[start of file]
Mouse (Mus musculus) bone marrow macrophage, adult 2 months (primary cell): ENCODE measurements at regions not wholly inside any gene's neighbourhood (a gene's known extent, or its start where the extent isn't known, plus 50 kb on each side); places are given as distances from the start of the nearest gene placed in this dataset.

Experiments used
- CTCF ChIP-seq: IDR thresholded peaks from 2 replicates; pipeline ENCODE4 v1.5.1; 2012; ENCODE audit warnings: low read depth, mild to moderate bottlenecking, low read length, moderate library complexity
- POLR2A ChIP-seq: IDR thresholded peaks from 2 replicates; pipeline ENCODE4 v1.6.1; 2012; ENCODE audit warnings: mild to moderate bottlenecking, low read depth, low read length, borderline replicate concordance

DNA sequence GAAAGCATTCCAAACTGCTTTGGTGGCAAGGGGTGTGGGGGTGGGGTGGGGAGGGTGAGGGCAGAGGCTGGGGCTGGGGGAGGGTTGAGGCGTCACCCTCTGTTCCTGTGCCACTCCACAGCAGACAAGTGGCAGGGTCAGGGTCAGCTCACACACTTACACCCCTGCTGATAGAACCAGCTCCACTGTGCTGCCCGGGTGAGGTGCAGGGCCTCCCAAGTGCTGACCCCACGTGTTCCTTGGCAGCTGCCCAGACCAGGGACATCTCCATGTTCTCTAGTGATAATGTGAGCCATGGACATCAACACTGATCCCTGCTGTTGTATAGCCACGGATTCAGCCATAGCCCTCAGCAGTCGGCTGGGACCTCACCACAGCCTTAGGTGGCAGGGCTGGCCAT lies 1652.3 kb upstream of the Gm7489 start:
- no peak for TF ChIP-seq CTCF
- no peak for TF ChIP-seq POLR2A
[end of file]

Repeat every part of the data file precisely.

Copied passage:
Mouse (Mus musculus) bone marrow macrophage, adult 2 months (primary cell): ENCODE measurements at regions not wholly inside any gene's neighbourhood (a gene's known extent, or its start where the extent isn't known, plus 50 kb on each side); places are given as distances from the start of the nearest gene placed in this dataset.

Experiments used
- CTCF ChIP-seq: IDR thresholded peaks from 2 replicates; pipeline ENCODE4 v1.5.1; 2012; ENCODE audit warnings: low read depth, mild to moderate bottlenecking, low read length, moderate library complexity
- POLR2A ChIP-seq: IDR thresholded peaks from 2 replicates; pipeline ENCODE4 v1.6.1; 2012; ENCODE audit warnings: mild to moderate bottlenecking, low read depth, low read length, borderline replicate concordance

DNA sequence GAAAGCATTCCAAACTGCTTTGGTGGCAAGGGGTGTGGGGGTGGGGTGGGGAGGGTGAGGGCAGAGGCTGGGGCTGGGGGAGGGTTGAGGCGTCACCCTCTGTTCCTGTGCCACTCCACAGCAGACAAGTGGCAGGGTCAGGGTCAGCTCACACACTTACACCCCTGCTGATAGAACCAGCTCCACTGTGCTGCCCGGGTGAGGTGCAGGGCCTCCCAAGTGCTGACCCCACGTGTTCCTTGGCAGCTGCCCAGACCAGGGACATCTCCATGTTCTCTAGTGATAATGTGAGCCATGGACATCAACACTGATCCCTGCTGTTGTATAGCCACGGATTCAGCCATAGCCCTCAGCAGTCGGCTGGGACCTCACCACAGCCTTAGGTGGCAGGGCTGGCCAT lies 1652.3 kb upstream of the Gm7489 start:
- no peak for TF ChIP-seq CTCF
- no peak for TF ChIP-seq POLR2A